I was kinda wondering what angle people would go for, about a couple who doesn't really earn that much.

I'm just, good for them.
 
2022-11-30 11:38:49 PM  

baronbloodbath: Wanna bet they're farking over Uncle Sam on his cut?

There is no farking way they remain profitable without either slumlording or "The Government doesn't want you to know about this one weird trick!"

The trick is not declaring rental income andtaking the property tax and mortgage deductions.


I'd take that bet, about an article that makes no outrageous claims whatsoever.

"OMG, you can earn money renting stuff out. FAKE!!"
 
2022-11-30 11:39:30 PM  

gadian: rohar: Am I really an asshole?

Yeah. Anyone who brings specific money amounts unnecessarily into conversations about property or generally anything just to prove how skilled they are is always the asshole.


Would it be better if I left unsuspecting readers to believe that what the people in this article did was humanly possible?

Of course not.

If you want to churn this kind of income on residential property you've got two choices, spend a lot of money on multiple properties, or learn to do the work.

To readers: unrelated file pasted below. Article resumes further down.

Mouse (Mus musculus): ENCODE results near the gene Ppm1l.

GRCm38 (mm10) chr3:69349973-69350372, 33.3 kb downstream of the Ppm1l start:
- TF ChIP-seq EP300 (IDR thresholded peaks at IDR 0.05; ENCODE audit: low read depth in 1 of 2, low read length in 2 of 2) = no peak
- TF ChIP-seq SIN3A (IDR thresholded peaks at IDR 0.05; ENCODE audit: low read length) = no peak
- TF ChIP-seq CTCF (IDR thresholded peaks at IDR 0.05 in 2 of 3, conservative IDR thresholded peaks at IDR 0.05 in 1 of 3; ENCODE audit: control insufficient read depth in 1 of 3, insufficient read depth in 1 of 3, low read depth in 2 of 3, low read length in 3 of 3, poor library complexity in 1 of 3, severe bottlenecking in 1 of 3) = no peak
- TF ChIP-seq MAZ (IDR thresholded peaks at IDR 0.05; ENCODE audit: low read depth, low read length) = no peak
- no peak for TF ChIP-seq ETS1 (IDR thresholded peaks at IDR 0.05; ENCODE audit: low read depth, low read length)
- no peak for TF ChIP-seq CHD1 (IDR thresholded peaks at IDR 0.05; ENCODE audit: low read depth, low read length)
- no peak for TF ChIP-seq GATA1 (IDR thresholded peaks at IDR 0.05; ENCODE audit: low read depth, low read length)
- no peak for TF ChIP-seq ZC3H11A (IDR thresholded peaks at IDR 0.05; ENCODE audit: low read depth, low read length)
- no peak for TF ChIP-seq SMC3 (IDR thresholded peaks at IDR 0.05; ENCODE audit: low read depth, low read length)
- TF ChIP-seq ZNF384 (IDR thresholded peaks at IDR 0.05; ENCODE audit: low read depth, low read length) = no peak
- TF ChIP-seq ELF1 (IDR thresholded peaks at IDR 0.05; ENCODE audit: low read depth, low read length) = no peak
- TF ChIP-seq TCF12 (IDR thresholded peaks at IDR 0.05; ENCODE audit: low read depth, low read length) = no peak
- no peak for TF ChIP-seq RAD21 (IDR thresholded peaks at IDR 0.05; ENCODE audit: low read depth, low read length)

That's it.  Both suck balls some days.
 
2022-12-01 12:10:19 AM  
OH PUh-leese. Landlords and flippers are scum. Landlords are "The Market" in that they set the prices; yes people are 'dumb enough' to pay those prices, but raising rent is a form of collusion that both depends on and reinforces social power differentials. The fact that a lot of people are landlords makes them no less of a cartel. Adding insult to injury, they are the ones who have spare time and incentives to mess around with politics (guaranteed most local politicians are profiting off of real estate in some way) so we are pretty well stuck with their garbage system.

I don't know how to fix it other than encouraging people who can't afford to buy their own land to join housing cooperatives or land trusts and cut out the middlemen. Much of the societal power differential dates back to the original land grabs that built the US of A, with the valuable land going to families who had insider information about where the railroad depots would be built etc.
 
2022-12-01 12:18:43 AM  
I'm not saying nobody should fix up old houses, but if your profit relies on psychological tricks to make people think your 'improvements' to a structure are worth more than you paid for them, maybe... consider a different line of work. Yes it's cool you can scrape another 20 years out of a janky building, but we know how to build things so much more efficiently. Yet for some reason we have a housing stock of poorly-insulated old stick-built excuses for people to hand over big monthly checks to the fossil fuel industry.
 
2022-12-01 5:50:18 AM  

rohar: gunther_bumpass: rohar: EvilEgg: $132k a year for a couple isn't exactly killing it. Seems like between all their gigs they spend way more than 2 hours a week.